I’ve started taking lukewarm showers in the morning, instead of my usual steamy 20 minutes of utter surrender and relaxation. You don’t need a lot of time, if you’re quick about it, to lather up and condition your hair.
A friend of mine says he never has a hot shower because it dries out his skin. And when you run the water so hot, you always step out into the air freezing.
But there’s an ulterior motive I have, beyond avoiding flaky skin and frizzy hair: I don’t want to get sick. I’m determined to stay healthy this fall as we head into winter, the days get shorter, and cold and flu season hits primetime.
Trying to skate through winter without catching a bug can be tough. Here are some words of caution – and survival tips – to see you through.
I’ve read that cold showers are good for circulation and building up your immune system. Add this one to your own stay-well strategy. I’m betting if I take my fish oil, eat right and stick with cooler showers, I could stay away from the Kleenex box more often.
Research from the Thrombosis Research Institute in London found that taking daily cold showers increases the number of disease-fighting white blood cells. Your body naturally tries to warm itself during and after a cold shower, your metabolic rate speeds up and activates the immune system, which leads to the release of more white blood cells.
A heads-up for people with high blood pressure or other cardiovascular problems – low temperatures constrict blood vessels. Blood pressure rises as a result, because more pressure is required to force blood though narrowed blood vessels, increasing your risk of heart attack.
If you put your hand in ice water, it has the same effect. Blood pressure goes up a little. The opposite can happen in the summer or hotter climates. You’re lounging by the pool in your bathing suit, the vessels in the skin are dilating, and you lose water and sweat off salt. Then your blood pressure drops.
For the one in three American adults with high blood pressure, according to the American Heart Association, this is information you should get familiar with.
Scientists have been kicking around the idea for years: Blood pressure is a bit higher and harder to control in colder weather.
A study conducted by the VA Medical Center in Washington, D.C. and published in 2012 in Circulation, a journal of the American Heart Association, is considered one of the most comprehensive on the subject to date.
The researchers reviewed the health records of 443,632 veterans nationwide during a five-year period. They found that blood pressures were consistently higher during the winter in 60 percent of the veterans. But the data also showed the pattern was the same in southern climates with much milder winters.
So it’s not the cold alone, much as we like to complain about it.
Evidence presented in 2012 at the American Heart Association’s Scientific Sessions in Los Angeles found that whether you have to deal with snowdrifts or be extra-diligent about using sunscreen, you are more likely to die from heart-related issues in the winter.
Researchers reviewed death certificates from 2005 to 2008 from seven different areas of the United States that have warm, moderate and cold climates during the winter. They found that heart-related deaths jumped an average of 26 to 36 percent across the board.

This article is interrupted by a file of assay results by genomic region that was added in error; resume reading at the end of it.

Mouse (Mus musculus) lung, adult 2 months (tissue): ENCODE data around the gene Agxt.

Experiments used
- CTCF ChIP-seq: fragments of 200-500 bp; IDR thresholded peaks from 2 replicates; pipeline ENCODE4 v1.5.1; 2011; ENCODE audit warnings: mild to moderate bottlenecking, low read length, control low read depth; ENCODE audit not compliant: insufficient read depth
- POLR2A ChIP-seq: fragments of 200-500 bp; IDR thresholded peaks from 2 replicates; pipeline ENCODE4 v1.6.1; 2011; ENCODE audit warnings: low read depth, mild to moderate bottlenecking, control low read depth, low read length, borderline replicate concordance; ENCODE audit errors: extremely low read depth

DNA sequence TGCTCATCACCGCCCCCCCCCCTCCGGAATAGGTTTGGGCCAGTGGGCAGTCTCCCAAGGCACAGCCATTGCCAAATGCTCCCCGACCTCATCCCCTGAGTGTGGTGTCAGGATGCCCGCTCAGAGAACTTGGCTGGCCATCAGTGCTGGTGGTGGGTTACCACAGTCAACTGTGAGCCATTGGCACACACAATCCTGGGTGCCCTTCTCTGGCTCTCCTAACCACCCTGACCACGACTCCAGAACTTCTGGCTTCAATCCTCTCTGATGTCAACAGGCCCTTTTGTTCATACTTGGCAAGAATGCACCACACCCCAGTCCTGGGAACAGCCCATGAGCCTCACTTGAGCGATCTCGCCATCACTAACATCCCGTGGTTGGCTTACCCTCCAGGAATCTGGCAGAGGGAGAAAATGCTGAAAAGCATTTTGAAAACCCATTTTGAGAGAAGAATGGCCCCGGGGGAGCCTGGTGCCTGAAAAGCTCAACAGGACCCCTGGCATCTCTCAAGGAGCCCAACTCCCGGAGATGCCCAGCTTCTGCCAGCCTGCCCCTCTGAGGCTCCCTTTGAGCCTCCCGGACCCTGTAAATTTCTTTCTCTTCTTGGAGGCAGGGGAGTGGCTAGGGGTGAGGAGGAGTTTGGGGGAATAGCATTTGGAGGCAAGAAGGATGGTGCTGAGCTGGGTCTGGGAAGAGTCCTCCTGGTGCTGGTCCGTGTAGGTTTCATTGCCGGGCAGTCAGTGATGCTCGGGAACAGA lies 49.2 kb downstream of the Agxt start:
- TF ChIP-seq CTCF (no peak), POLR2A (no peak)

If you do live where the snow falls softly, or comes in fierce dumps, closing down roads and businesses, take care. Snow shoveling can set you up faster for a heart attack than eating a Philly cheese steak for lunch five days a week (all that heart-sabotaging saturated fat). The risk of shoveling is the sudden, intense exertion that your body is just not accustomed to.
Regardless of climate, winter is hard on your heart.
People tend to be more sedentary in the winter. I know my dad doesn’t walk as often, spending more time in his easy chair reading Maclean’s or watching CNN. If you’re not as active and hibernating inside more, the weight creeps on. That weight gain also contributes to high blood pressure. The point is you need to make more of an effort to take a walk or get on that treadmill.
Another hurdle is fewer daylight hours, and trying to stay clear of Seasonal Affective Disorder (SAD) that can leave you listless and moody, and dampen your immune system. You lose interest in taking care of yourself and making sure you’re on track with your medications and supplements. You sleep more than you need to, and you may feel less inclined to spend time with friends and family.
Your mood and outlook can easily derail your heart-healthy habits. Get outside for some of that feel-good sunshine vitamin D to boost your outlook, and call your friends more often.
Seasonal influenza doesn’t discriminate between climates! The flu can cause serious heart-related problems in some people.
Cold medicines, too, also can raise blood pressure, along with some non-steroidal anti-inflammatory painkillers (NSAIDS).
Other experts say that stress and food choices with high fat or sodium (Thanksgiving and holiday stress and indulgences are dead ahead!) may be potential culprits for higher blood pressure at this time of year.
There are a truckload of issues that can sabotage our health, and set us up for cardiovascular disease, if we’re not careful.
Yes, I’m encouraging my dad to walk every day, my husband to stop turning the bathroom into a sauna, and my son to not lose his hat and mitts.
Tiny victories! Good health is worth the struggle.
Karen Hawthorne is managing editor at Health eTalk and BelMarraHealth.com. Karen has worked for the National Post, Postmedia News, CBC Radio Vancouver, the Edmonton Journal, the Kitchener-Waterloo Record and the Cobourg Daily Star, reporting on health news and lifestyle trends for over 15 years.